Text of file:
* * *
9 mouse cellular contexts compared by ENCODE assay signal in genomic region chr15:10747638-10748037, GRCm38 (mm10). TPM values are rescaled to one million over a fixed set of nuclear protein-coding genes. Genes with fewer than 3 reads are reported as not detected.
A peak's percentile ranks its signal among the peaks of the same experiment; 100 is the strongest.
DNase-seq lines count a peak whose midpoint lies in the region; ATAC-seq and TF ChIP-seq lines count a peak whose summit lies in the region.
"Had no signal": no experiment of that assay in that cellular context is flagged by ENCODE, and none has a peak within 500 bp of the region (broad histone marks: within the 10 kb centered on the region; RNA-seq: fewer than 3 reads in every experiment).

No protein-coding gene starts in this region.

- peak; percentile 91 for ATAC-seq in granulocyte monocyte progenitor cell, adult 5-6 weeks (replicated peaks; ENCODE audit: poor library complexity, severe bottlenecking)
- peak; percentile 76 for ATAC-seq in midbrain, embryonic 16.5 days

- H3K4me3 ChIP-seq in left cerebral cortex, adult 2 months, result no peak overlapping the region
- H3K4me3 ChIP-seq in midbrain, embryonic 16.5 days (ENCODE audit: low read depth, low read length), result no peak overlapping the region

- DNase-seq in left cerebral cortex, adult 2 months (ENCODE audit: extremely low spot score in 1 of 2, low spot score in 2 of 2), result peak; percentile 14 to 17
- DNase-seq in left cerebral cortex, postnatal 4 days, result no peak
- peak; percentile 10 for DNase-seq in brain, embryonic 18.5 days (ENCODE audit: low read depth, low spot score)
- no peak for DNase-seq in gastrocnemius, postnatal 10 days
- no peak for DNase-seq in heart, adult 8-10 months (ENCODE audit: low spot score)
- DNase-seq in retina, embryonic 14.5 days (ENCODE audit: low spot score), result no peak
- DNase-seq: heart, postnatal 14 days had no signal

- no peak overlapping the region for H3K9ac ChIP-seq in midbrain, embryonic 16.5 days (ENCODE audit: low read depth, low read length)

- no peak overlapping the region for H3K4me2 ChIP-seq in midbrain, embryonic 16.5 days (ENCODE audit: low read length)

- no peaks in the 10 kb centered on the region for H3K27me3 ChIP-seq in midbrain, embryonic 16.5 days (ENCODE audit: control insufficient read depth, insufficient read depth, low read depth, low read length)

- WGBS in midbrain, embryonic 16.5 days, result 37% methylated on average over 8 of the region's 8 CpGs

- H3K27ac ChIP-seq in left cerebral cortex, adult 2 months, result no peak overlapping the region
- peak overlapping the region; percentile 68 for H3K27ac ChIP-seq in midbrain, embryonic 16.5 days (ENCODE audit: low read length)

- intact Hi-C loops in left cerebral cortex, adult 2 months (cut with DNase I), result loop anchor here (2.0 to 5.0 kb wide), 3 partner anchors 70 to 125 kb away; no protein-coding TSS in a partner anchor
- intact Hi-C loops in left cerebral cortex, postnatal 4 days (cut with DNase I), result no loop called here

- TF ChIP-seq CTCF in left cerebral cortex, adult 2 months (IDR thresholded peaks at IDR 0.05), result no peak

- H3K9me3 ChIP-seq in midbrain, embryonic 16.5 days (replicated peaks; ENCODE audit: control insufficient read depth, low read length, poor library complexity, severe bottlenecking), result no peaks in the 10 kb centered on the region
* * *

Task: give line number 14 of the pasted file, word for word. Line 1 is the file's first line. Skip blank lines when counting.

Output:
- no peak for DNase-seq in heart, adult 8-10 months (ENCODE audit: low spot score)